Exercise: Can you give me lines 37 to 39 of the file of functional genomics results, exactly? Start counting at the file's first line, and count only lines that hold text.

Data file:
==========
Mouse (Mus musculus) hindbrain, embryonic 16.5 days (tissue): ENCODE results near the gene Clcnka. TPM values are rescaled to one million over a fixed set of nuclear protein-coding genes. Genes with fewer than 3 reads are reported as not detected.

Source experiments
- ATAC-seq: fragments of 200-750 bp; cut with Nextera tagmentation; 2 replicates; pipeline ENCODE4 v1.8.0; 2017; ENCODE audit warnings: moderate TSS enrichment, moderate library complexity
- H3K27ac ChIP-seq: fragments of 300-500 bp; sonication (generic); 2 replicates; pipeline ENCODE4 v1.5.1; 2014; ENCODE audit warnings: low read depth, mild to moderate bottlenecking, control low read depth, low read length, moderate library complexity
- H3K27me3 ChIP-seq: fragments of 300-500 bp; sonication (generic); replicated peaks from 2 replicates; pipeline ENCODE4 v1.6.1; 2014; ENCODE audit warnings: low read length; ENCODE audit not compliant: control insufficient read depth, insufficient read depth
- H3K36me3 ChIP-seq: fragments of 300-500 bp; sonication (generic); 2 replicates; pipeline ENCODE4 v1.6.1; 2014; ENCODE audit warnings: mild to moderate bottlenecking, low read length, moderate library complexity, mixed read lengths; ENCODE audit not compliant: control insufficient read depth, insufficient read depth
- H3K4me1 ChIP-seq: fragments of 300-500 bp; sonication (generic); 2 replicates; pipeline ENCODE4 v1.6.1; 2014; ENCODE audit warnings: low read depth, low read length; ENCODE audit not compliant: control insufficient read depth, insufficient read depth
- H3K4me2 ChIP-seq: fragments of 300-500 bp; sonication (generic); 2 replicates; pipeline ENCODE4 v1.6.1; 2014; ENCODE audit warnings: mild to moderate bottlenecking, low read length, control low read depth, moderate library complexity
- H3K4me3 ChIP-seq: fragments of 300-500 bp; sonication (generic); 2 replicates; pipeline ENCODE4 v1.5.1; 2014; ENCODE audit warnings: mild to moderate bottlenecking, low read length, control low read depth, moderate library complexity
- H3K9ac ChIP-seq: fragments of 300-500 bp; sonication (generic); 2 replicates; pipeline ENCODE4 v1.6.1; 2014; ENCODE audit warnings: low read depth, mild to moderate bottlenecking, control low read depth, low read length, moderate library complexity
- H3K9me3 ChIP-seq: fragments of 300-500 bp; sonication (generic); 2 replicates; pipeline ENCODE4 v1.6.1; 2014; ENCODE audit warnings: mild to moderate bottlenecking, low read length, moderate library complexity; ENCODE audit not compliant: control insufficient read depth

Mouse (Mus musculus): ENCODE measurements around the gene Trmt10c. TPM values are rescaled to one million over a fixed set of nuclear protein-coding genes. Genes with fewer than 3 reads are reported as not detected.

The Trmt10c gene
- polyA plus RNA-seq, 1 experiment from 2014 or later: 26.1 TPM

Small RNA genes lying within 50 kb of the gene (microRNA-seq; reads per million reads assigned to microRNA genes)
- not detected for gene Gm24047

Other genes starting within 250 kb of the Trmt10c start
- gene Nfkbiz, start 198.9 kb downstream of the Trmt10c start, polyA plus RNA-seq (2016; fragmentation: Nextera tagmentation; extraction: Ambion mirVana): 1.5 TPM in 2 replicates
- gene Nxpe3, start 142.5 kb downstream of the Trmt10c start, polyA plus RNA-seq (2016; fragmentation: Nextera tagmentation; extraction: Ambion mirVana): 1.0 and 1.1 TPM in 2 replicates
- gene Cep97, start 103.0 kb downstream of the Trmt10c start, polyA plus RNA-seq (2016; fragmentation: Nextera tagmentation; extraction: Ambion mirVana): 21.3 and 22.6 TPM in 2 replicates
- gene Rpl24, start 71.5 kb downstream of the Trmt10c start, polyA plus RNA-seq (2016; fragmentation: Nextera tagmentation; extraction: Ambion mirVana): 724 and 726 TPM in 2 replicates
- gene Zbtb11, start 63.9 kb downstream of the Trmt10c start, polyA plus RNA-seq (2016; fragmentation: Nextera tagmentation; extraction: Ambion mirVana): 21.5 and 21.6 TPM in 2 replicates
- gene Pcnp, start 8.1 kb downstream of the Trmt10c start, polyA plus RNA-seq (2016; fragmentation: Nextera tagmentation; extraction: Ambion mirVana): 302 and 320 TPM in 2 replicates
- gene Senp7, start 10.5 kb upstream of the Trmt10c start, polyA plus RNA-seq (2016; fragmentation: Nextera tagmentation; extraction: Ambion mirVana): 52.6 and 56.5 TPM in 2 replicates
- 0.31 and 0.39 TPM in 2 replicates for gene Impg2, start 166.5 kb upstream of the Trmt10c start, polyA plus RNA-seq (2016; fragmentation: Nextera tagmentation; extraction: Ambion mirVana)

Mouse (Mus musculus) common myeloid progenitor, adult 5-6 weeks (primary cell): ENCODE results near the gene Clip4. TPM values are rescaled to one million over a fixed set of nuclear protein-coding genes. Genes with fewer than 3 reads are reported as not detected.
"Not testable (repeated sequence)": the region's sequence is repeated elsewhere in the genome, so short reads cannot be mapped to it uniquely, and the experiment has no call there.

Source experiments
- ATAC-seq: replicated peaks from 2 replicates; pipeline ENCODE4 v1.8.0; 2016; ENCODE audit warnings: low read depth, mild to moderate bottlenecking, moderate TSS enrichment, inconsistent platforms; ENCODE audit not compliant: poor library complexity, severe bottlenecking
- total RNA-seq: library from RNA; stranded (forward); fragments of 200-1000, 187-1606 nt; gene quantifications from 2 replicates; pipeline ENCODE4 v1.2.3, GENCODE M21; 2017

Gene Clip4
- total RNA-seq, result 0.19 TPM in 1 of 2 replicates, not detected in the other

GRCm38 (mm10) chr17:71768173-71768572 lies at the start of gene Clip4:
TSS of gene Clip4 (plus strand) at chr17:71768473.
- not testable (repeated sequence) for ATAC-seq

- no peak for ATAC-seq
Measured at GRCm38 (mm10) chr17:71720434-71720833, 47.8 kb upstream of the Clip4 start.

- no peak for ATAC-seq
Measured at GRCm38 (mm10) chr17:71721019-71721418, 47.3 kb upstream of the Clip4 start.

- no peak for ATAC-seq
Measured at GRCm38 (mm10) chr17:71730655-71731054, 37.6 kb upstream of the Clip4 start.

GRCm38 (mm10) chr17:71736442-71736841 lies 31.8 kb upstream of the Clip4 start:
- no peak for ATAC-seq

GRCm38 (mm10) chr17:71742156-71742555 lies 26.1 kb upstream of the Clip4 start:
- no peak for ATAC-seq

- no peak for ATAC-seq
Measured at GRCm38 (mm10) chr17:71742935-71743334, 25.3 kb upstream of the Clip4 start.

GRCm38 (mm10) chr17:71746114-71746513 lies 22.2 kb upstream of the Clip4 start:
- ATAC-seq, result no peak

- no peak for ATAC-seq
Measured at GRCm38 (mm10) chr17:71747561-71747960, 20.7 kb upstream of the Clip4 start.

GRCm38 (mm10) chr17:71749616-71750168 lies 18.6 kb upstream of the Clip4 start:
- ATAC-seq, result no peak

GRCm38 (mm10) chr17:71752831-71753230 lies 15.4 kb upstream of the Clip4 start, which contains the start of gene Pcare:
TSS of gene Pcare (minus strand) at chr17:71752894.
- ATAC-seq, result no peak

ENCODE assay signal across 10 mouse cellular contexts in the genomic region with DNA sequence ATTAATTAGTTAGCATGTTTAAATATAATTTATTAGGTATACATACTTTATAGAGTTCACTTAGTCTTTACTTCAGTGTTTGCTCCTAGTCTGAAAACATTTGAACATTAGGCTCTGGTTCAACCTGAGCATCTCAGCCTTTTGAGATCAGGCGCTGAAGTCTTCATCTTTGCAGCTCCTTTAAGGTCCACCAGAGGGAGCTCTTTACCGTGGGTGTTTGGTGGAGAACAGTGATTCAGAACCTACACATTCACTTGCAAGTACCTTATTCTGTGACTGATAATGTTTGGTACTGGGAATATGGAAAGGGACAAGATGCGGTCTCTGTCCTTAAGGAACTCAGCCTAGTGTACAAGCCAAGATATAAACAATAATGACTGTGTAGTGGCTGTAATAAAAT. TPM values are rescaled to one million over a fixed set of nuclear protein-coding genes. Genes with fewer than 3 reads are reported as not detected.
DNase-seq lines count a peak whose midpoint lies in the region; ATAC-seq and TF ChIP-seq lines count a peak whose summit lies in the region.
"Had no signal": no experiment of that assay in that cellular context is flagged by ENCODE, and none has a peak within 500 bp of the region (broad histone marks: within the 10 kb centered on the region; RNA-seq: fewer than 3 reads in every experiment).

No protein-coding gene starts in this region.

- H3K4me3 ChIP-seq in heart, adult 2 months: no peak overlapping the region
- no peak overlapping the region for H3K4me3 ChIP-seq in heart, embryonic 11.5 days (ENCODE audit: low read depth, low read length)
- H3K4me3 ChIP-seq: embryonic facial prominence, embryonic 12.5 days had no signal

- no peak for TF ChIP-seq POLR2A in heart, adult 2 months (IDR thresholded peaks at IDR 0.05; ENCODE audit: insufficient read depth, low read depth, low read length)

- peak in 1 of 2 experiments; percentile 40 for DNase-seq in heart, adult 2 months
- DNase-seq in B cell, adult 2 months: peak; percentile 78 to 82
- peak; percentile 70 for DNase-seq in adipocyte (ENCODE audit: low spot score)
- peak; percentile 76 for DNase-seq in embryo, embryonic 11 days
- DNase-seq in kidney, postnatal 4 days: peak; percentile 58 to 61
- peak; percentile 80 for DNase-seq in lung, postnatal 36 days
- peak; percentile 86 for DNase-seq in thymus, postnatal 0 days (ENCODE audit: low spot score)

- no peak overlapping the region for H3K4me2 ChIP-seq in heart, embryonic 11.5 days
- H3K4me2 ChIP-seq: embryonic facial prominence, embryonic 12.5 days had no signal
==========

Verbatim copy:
Measured at GRCm38 (mm10) chr17:71720434-71720833, 47.8 kb upstream of the Clip4 start.

- no peak for ATAC-seq
Measured at GRCm38 (mm10) chr17:71721019-71721418, 47.3 kb upstream of the Clip4 start.